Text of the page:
Cranberries are a common sight in the United States. In Scandinavia, what you have as a substitute is lingonberry. These two berries come from the same family of plants. Lingonberries fit naturally into the nordic diet that comprises wild, native, or foraged food items. Lingonberries are small in shape, with an appealing red color that promises sweetness.
Lingonberries are not so common in North America, but you can find them if you know where to look. Lingonberry is mostly used in jams and condiments, so you may have had it before without knowing.
What do lingonberries taste like? Lingonberries can be eaten raw, cooked, or mashed up in syrup. In its raw form, the berry is quite sour. It contains a lot of sugar, a lot more than cranberries. But, the sweetness doesn’t show when it is eaten raw. When lingonberries are cooked or mashed up in syrup, the tartness is reduced.
If you want the berries to have a sweeter taste without cooking them, or mashing them up in syrup, the trick is to wait and pick them after the cold has gotten to them.
Many people are more familiar with cranberries because they are much easier to find in stores. Lingonberries are not easy to procure but, can they serve as an alternative to cranberries in dishes and recipes.
Nutritional Benefits of Lingonberries
Lingonberry has a lot of nutritional benefits to offer the human body. In some parts of the world, they have been acknowledged as a superfruit based on the nutritional value that they have to offer.
In the nutrition sector, lingonberries are well known for the antioxidant properties that they have. These berries play hosts to nutrients like manganese and supply well above the reference daily intake (RDI). They are not lacking in vitamins either, a serving of lingonberry can supply 12% and 10% of the RDIs for vitamin C and E respectively.
The red pigment color in lingonberries is due to the presence of anthocyanins. The presence of anthocyanins and flavonoids might be largely responsible for the anti-inflammatory and antioxidant properties that lingonberries have. Antioxidants and anti-inflammatory agents can help reduce the risk of heart diseases, high blood pressure, and other chronic diseases.
There are healthy bacteria in our mouths that promote good health. These healthy bacteria are known as Microbiota and are nurtured by what you eat. Lingonberry can bring about a change in the make of the microbiota in our guts and help protect against low-grade inflammation.
Lingonberries have a low-calorie count. In a serving of lingonberries, you could have just 54 calories. This makes it a weight-friendly food as it doesn’t adversely affect the waistline.
But, lingonberries might be able to help with weight loss because of their anti-obesity effect. This is not a known fact but just speculation. The weight losing properties might be attributed to the change that it brings to the microbiota in our mouths.
Lastly, lingonberries might be able to protect the retina from radical damage. The human eye is susceptible to ultraviolet light from the sun and blue light from phone and computer screens. Test-tube studies carried out on lingonberry extract have shown that they might be able to protect the retina cells from free radical damage that can be caused by these kinds of lights.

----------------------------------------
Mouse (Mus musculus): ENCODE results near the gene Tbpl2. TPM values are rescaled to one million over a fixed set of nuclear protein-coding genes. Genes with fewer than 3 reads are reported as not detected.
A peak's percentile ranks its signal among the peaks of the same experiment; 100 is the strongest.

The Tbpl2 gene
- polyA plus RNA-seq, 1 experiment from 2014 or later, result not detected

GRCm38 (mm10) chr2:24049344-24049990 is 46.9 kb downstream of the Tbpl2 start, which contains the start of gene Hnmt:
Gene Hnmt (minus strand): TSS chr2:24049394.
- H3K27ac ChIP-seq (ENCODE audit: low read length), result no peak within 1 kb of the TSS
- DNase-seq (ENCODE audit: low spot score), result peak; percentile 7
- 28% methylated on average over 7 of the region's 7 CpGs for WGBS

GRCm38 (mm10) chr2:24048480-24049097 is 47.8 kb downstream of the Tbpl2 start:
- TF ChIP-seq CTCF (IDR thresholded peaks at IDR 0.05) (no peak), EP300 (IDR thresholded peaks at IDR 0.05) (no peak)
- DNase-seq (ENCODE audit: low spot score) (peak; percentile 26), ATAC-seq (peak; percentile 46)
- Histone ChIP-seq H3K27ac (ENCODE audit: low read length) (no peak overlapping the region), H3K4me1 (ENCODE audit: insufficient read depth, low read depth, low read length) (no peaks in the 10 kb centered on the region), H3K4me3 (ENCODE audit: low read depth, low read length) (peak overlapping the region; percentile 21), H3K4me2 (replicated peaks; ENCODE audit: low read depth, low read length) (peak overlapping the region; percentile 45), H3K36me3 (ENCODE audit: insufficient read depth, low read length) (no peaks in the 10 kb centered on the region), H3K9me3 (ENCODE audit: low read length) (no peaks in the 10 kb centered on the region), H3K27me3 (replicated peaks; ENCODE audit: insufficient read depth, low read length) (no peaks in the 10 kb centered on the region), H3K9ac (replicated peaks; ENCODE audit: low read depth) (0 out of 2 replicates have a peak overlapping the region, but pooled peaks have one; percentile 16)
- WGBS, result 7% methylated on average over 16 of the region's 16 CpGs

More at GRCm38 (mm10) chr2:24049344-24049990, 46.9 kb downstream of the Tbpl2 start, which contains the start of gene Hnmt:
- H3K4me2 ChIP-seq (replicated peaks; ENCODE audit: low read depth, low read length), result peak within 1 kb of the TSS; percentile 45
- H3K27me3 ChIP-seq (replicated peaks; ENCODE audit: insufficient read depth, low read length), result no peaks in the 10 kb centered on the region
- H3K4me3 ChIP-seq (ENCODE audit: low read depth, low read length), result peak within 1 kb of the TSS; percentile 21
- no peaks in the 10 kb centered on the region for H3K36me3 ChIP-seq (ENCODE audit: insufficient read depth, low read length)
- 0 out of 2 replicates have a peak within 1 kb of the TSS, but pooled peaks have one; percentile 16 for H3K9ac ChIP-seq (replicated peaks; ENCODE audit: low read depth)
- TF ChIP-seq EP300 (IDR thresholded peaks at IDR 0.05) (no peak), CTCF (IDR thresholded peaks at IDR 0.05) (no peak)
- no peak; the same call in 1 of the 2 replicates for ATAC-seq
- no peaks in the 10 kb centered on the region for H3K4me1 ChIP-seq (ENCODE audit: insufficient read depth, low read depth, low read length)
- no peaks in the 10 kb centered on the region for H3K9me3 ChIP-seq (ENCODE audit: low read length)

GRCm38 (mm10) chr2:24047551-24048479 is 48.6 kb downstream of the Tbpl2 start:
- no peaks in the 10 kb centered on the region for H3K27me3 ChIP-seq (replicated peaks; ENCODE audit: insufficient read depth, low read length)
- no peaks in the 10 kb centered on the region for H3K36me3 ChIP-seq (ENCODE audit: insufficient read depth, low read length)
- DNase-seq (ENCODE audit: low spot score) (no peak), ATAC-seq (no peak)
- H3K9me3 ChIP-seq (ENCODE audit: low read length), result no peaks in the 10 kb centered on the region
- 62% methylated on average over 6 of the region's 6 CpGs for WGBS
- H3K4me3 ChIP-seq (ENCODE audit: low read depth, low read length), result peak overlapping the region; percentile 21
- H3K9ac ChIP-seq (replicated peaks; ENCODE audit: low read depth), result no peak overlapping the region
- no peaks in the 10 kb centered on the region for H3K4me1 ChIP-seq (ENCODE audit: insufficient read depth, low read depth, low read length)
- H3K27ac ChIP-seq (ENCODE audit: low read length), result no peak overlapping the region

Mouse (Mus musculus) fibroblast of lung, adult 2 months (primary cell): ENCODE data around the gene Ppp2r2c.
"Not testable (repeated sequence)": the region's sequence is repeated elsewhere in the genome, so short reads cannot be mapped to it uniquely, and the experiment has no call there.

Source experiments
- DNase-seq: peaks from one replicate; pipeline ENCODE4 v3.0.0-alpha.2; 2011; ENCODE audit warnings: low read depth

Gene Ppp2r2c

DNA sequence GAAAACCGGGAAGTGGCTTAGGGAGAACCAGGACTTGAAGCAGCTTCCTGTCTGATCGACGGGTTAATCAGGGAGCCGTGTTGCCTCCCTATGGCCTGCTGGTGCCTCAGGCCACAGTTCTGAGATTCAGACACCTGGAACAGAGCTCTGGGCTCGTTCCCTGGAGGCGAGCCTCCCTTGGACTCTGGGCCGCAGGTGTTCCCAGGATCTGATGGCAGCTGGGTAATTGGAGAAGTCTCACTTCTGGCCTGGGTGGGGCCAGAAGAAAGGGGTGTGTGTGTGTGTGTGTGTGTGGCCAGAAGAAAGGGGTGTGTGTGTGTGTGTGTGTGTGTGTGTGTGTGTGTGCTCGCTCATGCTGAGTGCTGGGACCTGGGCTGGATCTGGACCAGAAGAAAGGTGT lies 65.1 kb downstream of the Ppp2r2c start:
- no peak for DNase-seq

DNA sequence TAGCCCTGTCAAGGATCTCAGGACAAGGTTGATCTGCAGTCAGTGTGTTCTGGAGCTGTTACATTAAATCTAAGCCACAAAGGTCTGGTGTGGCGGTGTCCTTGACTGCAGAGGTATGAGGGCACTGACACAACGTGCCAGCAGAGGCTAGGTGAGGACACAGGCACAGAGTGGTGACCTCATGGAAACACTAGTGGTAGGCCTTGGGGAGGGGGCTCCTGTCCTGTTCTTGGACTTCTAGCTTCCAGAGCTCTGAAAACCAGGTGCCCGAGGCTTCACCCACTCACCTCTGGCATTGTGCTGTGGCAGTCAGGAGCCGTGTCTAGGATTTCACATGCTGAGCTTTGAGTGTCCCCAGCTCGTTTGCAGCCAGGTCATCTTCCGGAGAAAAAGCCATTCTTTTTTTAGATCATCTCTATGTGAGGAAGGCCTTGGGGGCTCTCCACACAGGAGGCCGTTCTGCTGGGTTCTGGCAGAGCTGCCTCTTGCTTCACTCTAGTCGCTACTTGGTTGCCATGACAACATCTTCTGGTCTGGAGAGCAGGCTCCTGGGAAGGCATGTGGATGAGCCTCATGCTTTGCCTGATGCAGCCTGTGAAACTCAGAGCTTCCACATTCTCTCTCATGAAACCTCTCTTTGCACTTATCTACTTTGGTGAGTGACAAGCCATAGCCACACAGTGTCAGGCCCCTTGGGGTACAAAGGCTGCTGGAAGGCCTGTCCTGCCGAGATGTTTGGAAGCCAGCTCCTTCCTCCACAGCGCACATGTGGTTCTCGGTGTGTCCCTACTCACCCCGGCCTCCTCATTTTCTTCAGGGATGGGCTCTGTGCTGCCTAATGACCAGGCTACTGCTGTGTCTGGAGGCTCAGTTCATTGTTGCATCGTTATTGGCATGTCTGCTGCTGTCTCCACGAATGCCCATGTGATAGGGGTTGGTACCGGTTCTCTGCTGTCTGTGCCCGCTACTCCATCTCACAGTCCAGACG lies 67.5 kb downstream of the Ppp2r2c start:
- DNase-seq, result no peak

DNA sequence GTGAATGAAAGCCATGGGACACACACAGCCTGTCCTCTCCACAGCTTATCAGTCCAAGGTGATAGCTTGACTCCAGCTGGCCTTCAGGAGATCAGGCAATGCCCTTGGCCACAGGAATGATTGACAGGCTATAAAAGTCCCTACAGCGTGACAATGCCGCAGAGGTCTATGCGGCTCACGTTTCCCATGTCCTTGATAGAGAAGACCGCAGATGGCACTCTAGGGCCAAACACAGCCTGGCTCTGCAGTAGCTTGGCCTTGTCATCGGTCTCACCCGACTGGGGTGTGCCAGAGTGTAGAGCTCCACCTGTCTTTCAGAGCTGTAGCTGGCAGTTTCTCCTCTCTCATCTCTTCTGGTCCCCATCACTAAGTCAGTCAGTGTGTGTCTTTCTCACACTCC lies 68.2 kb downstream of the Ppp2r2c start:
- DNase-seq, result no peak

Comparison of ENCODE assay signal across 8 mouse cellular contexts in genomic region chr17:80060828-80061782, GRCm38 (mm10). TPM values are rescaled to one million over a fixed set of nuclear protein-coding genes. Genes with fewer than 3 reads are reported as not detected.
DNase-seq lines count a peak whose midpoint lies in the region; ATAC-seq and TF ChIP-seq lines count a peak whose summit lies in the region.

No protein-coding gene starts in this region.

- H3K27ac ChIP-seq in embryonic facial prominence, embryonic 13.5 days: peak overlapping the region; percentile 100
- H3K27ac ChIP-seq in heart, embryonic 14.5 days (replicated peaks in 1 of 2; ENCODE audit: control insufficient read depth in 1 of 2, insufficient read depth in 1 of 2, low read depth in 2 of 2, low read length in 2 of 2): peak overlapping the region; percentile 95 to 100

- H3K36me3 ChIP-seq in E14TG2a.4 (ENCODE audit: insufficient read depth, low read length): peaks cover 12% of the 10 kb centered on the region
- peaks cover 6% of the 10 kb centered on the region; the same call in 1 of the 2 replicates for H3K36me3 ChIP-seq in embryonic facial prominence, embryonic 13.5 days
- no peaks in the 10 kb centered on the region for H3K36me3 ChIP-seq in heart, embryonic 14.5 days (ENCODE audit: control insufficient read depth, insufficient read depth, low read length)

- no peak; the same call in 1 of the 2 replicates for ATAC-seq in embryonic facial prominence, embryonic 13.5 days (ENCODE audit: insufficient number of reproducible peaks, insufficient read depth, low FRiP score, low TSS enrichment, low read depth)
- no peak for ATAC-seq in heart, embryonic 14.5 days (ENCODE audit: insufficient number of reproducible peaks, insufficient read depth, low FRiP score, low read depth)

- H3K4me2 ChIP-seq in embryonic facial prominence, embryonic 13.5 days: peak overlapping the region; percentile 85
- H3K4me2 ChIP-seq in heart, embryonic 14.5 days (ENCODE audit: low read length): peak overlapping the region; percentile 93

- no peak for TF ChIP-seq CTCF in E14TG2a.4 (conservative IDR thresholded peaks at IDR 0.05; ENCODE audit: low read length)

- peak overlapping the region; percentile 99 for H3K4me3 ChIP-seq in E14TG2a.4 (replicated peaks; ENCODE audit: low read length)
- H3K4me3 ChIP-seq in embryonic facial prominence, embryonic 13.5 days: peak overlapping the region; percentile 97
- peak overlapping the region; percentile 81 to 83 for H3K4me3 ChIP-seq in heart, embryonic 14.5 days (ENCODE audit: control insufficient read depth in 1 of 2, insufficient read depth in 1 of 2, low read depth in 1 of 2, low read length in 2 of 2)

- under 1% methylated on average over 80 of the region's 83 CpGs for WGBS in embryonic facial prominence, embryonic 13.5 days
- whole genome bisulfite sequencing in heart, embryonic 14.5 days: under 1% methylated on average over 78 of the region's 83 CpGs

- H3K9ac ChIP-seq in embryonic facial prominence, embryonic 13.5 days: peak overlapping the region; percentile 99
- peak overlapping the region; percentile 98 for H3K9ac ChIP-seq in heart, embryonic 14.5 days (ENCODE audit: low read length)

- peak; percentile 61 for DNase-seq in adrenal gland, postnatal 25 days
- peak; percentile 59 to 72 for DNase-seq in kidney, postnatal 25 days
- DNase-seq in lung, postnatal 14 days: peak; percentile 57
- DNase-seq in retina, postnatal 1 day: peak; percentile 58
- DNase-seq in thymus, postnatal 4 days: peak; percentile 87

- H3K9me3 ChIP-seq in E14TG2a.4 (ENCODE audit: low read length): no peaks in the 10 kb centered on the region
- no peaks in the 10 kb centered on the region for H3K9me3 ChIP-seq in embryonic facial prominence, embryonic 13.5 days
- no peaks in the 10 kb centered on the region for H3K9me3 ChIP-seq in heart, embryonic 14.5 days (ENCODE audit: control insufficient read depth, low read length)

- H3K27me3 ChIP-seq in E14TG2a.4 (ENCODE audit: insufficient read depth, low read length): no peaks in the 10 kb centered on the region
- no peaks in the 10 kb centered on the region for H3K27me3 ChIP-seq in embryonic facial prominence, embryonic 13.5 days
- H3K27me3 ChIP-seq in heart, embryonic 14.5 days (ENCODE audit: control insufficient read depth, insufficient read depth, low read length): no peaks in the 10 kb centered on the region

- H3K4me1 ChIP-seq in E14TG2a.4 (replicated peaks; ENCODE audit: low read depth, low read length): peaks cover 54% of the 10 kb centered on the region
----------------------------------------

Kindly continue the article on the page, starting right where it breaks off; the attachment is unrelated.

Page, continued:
Culinary Uses of Lingonberries
Many chefs who are fascinated with lingonberries have tried out so many forms of the berry. Lingonberries can be eaten with Norwegian pancakes or added to meatballs, and fried herring. Lingonberries can be used in food design because of their unique looks and exceptionally bright color
It can also be added to soups, used in wines and cocktails to add flavor. The berries can also also be used as toppings in baked goods. For the most part, because of how hard it is to get fresh lingonberries, they usually are mashed in syrup then converted into jam.
Lingonberries can be frozen and eaten raw. The frost does well to draw out the sweetness in the berries. The berries can also be boiled with sugar and flour and left to thicken before consumption. There are several ways in which lingonberries can be used for culinary purposes, there are no laid-down rules to how the berries should be used.
Where are Lingonberries Grown? How Do You Procure Them?
Lingonberries can be found in the Arctic Tundra regions and boreal forests. The name lingonberry is drawn out from the Swedish language and is derived from the Norse lyngr or heather.
Lingonberry grows all over Europe and America, the berry is usually picked from the wild. In Michigan, United States, the plant that bears lingonberries is regarded as an endangered species. Since the 1960s, lingonberries have been cultivated in the Netherlands. But in recent times, cultivation of the berries for commercial purposes has commenced in the United States Pacific Northwest and other regions of the world.
Procuring fresh lingonberries is one heck of a task. Lingonberries are usually available in specialty grocery stores when they are in season.
What Do Lingonberries Smell Like?
Lingonberries have a nice scent. They smell like a mix of fruit and spice. There are notes of apple, lemon, clove, mountain air, cinnamon, and musk. The scent of lingonberry is usually used in fragrance oils, handmade soaps, and body lotion. In candles, it smells nice.
Facts You Don’t Know About Lingonberries
- Lingonberries have properties that give them the ability to be stored for months at room temperature in a jar of water, without the addition of any preservative salt.
- The binomial name for lingonberries is Vaccinium vitis-idaea.
- The lingonberry can keep its leaves throughout the entire year even though it grows in a cold climate. It is rugged and can thrive in nutrient-poor soils, but won’t grow on alkaline soils.